High Octane Alliance Applauds EPA's Recall of CAFE Rule
WASHINGTON, DC - March 15, 2017: The High Octane Low Carbon Alliance called today's announcement that the Trump Administration was recalling the fuel economy rule an important first step in achieving realistic reductions in fuel consumption.
Alliance Chairman Tom Daschle said the recall was necessary due to the fact the rule, while well intended, was simply rushed through last year without the thorough and comprehensive review that was part of the agreement to require significant increases in fuel economy and reduced emissions.
According to Daschle, the Corporate Average Fuel Economy (CAFE) rule of 2012 was one of the most forward looking regulatory actions in recent memory and established efficiency requirements out to 2025. As part of the rule making automakers and EPA, with input from the Department of Transportation and the California Air Resources Board, agreed to conduct a Midterm Evaluation (MTE) in 2016 to determine if the standards were still “appropriate”. The evaluation was to have taken place beginning in mid 2016 through 2017 with a final determination to be issued in 2018. Instead, the evaluation was conducted over a brief three month period and EPA made a determination that the standards could be met.
Daschle said the MTE should have included an assessment of the important role high octane fuels can play in reaching tough new standards. In comments filed last year and again as the rule was finalized, the Alliance argued that looking at fuels and engines as an integrated system is critical to a realistic assessment of whether the standards were still appropriate.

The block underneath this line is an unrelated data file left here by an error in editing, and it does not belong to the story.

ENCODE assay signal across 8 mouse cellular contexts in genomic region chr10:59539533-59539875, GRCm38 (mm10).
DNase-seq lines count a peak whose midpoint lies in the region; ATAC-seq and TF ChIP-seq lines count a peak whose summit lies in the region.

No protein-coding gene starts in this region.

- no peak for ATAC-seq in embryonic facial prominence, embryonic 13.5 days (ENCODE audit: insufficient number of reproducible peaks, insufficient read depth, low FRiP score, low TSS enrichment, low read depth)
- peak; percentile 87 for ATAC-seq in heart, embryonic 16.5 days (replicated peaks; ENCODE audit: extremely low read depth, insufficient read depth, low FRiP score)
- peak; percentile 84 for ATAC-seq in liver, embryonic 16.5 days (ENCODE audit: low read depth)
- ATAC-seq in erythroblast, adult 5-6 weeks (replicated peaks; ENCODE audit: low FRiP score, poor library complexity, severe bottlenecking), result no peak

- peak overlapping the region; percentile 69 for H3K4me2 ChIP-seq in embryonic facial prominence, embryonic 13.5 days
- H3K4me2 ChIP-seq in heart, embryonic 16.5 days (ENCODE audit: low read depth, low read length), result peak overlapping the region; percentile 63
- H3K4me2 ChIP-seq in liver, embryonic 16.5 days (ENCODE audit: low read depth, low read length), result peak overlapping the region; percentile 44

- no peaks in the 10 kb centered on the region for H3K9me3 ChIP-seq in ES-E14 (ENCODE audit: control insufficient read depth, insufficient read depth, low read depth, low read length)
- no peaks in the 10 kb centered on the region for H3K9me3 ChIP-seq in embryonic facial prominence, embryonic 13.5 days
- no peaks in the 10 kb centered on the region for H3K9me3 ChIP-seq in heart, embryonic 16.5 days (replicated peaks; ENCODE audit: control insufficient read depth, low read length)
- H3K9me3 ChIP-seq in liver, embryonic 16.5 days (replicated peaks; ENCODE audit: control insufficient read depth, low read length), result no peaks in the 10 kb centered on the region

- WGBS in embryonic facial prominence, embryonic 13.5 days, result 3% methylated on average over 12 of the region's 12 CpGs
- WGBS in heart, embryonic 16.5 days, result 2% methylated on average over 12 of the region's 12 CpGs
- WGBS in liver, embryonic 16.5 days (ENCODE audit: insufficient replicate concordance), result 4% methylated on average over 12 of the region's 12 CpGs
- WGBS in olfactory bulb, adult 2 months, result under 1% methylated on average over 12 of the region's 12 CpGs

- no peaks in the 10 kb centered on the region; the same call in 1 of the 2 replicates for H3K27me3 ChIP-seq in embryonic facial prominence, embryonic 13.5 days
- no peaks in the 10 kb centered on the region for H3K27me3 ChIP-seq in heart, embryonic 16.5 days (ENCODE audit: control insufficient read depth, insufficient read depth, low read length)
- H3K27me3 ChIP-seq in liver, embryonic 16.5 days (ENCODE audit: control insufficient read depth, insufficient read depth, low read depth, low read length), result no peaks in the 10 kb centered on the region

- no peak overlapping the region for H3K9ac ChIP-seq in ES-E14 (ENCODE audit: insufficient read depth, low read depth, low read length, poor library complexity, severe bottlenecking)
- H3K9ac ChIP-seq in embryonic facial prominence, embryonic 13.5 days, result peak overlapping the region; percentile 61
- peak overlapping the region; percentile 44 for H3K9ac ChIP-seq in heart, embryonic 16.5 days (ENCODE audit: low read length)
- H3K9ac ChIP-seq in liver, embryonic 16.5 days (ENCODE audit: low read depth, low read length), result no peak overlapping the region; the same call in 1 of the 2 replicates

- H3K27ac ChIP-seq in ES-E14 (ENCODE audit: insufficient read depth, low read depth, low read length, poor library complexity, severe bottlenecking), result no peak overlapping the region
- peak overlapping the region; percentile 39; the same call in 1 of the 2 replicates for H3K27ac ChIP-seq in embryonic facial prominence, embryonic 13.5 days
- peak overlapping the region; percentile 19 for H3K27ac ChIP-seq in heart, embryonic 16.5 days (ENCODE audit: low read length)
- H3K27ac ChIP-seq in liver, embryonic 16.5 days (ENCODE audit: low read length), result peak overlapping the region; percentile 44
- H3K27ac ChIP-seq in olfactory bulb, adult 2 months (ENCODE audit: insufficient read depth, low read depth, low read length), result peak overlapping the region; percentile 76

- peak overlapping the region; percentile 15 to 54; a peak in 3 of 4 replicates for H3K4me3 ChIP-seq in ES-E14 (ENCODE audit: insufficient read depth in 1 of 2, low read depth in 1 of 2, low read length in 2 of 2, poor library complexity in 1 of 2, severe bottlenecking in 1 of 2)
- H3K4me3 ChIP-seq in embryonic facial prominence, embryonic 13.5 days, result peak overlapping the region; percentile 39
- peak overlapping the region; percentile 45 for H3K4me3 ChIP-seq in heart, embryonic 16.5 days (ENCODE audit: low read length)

This is particularly important because some of the basic assumptions that led to such aggressive increases in the requirements have failed to materialize. Key among those was the predictions of high oil prices that would not only curtail driving and fuel consumption but also the predictions of consumer preference for electric vehicles and smaller cars. While acknowledging that impressive gains have been made in recent years, it is going to be increasingly difficult if not impossible to keep up that pace, he said.
"We are seeing a clear pattern of consumers wanting to take advantage of lower fuel costs and purchasing larger vehicles. It is clear the internal combustion engine will remain the primary propulsion pathway so lets make those engines as efficient as possible through cleaner, high octane fuels", said Daschle. In fact, Daschle added, the Department of Energy predicts by 2025 nearly 80% of new cars will be turbocharged requiring higher octane than today's 87.
"We have a host of options available to produce such fuels, including adding 20% ethanol to our base fuel of E10 which would provide a low cost 94 octane," he said. " All we are asking EPA to do is look at this and other high octane scenarios and realize we can achieve the goals of the program while providing consumer choice."